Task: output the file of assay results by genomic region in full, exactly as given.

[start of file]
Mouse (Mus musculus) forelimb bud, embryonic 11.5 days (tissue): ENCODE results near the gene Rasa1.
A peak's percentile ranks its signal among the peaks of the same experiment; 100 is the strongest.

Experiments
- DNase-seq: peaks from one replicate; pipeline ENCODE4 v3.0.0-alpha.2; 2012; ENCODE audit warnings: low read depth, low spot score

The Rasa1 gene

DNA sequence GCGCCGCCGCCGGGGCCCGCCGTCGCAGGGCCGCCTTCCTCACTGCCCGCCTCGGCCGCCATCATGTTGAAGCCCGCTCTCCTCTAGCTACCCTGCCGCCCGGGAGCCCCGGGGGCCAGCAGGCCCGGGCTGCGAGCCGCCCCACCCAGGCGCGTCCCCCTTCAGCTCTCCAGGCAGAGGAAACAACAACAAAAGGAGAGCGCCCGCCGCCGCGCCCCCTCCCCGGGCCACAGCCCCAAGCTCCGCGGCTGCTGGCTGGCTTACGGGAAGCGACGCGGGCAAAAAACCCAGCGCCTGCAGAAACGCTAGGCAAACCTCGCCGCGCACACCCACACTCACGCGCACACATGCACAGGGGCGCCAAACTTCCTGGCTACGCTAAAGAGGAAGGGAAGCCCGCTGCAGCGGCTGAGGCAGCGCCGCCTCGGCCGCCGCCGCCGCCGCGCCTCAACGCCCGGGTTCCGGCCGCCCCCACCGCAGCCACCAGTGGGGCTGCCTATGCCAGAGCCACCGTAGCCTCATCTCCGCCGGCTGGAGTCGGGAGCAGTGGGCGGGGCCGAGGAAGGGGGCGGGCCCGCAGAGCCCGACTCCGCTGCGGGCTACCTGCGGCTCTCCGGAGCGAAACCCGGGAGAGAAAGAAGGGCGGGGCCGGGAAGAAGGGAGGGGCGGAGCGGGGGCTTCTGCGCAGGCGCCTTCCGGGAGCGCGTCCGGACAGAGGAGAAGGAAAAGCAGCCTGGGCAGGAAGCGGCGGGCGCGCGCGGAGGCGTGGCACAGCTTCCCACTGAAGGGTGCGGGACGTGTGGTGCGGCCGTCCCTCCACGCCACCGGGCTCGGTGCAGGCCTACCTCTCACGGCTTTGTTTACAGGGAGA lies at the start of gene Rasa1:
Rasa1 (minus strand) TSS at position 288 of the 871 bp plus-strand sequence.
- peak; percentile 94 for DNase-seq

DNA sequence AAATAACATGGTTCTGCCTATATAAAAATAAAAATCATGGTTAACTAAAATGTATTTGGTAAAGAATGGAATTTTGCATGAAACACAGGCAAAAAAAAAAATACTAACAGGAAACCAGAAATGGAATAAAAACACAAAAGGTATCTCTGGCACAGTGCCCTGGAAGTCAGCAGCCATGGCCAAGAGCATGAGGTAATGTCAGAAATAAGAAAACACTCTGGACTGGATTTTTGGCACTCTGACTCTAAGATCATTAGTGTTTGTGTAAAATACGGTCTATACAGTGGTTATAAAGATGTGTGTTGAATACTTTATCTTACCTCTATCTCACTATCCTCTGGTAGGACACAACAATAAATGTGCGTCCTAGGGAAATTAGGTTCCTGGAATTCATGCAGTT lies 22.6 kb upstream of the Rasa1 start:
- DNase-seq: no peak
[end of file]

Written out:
Mouse (Mus musculus) forelimb bud, embryonic 11.5 days (tissue): ENCODE results near the gene Rasa1.
A peak's percentile ranks its signal among the peaks of the same experiment; 100 is the strongest.

Experiments
- DNase-seq: peaks from one replicate; pipeline ENCODE4 v3.0.0-alpha.2; 2012; ENCODE audit warnings: low read depth, low spot score

The Rasa1 gene

DNA sequence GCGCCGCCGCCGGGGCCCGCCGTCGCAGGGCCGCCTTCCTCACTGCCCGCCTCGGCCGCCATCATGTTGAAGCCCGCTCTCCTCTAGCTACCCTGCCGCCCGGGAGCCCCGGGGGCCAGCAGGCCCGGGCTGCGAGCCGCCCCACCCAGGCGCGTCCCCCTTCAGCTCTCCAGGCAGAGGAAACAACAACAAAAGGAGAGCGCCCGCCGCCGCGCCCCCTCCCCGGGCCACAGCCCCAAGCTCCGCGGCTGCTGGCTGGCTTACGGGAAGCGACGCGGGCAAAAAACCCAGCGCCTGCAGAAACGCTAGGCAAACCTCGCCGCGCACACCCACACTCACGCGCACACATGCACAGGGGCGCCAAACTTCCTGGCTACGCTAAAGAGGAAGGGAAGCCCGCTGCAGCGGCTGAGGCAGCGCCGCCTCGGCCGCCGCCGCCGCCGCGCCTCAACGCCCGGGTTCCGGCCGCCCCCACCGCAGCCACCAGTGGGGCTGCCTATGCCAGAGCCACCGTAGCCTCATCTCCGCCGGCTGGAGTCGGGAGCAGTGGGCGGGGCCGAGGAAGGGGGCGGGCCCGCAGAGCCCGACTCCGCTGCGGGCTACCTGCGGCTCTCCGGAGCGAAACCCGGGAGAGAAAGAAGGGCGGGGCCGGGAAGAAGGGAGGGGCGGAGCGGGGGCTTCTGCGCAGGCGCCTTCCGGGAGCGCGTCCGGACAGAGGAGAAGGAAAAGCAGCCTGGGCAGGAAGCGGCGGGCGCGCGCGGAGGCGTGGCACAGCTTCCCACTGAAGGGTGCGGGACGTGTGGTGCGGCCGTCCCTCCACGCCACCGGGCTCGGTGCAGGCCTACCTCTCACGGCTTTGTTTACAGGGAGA lies at the start of gene Rasa1:
Rasa1 (minus strand) TSS at position 288 of the 871 bp plus-strand sequence.
- peak; percentile 94 for DNase-seq

DNA sequence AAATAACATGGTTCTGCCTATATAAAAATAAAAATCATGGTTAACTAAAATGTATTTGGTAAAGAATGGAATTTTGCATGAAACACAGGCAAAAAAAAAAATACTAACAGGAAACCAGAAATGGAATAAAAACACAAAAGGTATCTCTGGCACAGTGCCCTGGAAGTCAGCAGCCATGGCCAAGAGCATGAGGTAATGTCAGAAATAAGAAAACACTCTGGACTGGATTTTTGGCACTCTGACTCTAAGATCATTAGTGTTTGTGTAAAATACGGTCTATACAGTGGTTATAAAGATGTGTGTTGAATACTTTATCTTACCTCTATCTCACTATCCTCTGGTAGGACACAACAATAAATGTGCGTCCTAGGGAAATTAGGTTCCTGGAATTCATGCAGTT lies 22.6 kb upstream of the Rasa1 start:
- DNase-seq: no peak